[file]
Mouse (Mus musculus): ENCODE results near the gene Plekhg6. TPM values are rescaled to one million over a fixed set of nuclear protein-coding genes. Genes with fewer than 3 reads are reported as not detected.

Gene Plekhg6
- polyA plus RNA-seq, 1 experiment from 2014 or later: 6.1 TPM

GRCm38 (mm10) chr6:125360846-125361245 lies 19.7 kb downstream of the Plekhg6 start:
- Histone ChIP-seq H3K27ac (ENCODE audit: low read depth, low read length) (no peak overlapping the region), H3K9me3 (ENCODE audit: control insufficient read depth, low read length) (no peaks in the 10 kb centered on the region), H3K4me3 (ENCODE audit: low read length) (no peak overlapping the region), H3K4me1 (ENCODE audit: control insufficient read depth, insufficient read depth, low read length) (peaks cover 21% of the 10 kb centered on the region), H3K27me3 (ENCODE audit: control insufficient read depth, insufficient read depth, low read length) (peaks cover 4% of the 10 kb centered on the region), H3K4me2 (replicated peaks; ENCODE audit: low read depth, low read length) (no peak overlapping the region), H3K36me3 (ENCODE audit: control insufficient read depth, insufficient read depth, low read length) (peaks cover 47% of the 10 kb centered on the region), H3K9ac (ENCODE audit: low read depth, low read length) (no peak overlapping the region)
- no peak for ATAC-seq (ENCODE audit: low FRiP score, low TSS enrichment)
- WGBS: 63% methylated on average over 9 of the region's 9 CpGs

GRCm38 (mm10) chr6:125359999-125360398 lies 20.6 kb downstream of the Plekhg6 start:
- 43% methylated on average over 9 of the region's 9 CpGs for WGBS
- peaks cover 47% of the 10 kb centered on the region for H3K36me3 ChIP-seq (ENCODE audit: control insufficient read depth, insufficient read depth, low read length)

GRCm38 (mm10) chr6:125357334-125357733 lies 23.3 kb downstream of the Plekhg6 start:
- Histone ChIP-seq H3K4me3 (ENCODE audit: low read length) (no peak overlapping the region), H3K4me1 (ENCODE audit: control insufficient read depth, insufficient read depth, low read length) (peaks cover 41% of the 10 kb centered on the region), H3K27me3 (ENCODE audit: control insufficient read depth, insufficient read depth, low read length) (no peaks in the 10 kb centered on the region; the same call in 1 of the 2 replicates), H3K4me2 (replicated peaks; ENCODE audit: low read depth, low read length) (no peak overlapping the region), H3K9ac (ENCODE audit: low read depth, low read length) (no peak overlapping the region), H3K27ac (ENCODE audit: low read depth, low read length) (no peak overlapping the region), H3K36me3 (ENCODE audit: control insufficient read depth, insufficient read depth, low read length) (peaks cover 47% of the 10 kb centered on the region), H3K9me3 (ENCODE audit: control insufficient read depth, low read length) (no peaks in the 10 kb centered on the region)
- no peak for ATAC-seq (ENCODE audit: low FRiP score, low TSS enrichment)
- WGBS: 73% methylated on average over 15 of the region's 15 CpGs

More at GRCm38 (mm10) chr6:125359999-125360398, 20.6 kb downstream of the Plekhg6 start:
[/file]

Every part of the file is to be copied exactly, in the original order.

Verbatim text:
Mouse (Mus musculus): ENCODE results near the gene Plekhg6. TPM values are rescaled to one million over a fixed set of nuclear protein-coding genes. Genes with fewer than 3 reads are reported as not detected.

Gene Plekhg6
- polyA plus RNA-seq, 1 experiment from 2014 or later: 6.1 TPM

GRCm38 (mm10) chr6:125360846-125361245 lies 19.7 kb downstream of the Plekhg6 start:
- Histone ChIP-seq H3K27ac (ENCODE audit: low read depth, low read length) (no peak overlapping the region), H3K9me3 (ENCODE audit: control insufficient read depth, low read length) (no peaks in the 10 kb centered on the region), H3K4me3 (ENCODE audit: low read length) (no peak overlapping the region), H3K4me1 (ENCODE audit: control insufficient read depth, insufficient read depth, low read length) (peaks cover 21% of the 10 kb centered on the region), H3K27me3 (ENCODE audit: control insufficient read depth, insufficient read depth, low read length) (peaks cover 4% of the 10 kb centered on the region), H3K4me2 (replicated peaks; ENCODE audit: low read depth, low read length) (no peak overlapping the region), H3K36me3 (ENCODE audit: control insufficient read depth, insufficient read depth, low read length) (peaks cover 47% of the 10 kb centered on the region), H3K9ac (ENCODE audit: low read depth, low read length) (no peak overlapping the region)
- no peak for ATAC-seq (ENCODE audit: low FRiP score, low TSS enrichment)
- WGBS: 63% methylated on average over 9 of the region's 9 CpGs

GRCm38 (mm10) chr6:125359999-125360398 lies 20.6 kb downstream of the Plekhg6 start:
- 43% methylated on average over 9 of the region's 9 CpGs for WGBS
- peaks cover 47% of the 10 kb centered on the region for H3K36me3 ChIP-seq (ENCODE audit: control insufficient read depth, insufficient read depth, low read length)

GRCm38 (mm10) chr6:125357334-125357733 lies 23.3 kb downstream of the Plekhg6 start:
- Histone ChIP-seq H3K4me3 (ENCODE audit: low read length) (no peak overlapping the region), H3K4me1 (ENCODE audit: control insufficient read depth, insufficient read depth, low read length) (peaks cover 41% of the 10 kb centered on the region), H3K27me3 (ENCODE audit: control insufficient read depth, insufficient read depth, low read length) (no peaks in the 10 kb centered on the region; the same call in 1 of the 2 replicates), H3K4me2 (replicated peaks; ENCODE audit: low read depth, low read length) (no peak overlapping the region), H3K9ac (ENCODE audit: low read depth, low read length) (no peak overlapping the region), H3K27ac (ENCODE audit: low read depth, low read length) (no peak overlapping the region), H3K36me3 (ENCODE audit: control insufficient read depth, insufficient read depth, low read length) (peaks cover 47% of the 10 kb centered on the region), H3K9me3 (ENCODE audit: control insufficient read depth, low read length) (no peaks in the 10 kb centered on the region)
- no peak for ATAC-seq (ENCODE audit: low FRiP score, low TSS enrichment)
- WGBS: 73% methylated on average over 15 of the region's 15 CpGs

More at GRCm38 (mm10) chr6:125359999-125360398, 20.6 kb downstream of the Plekhg6 start: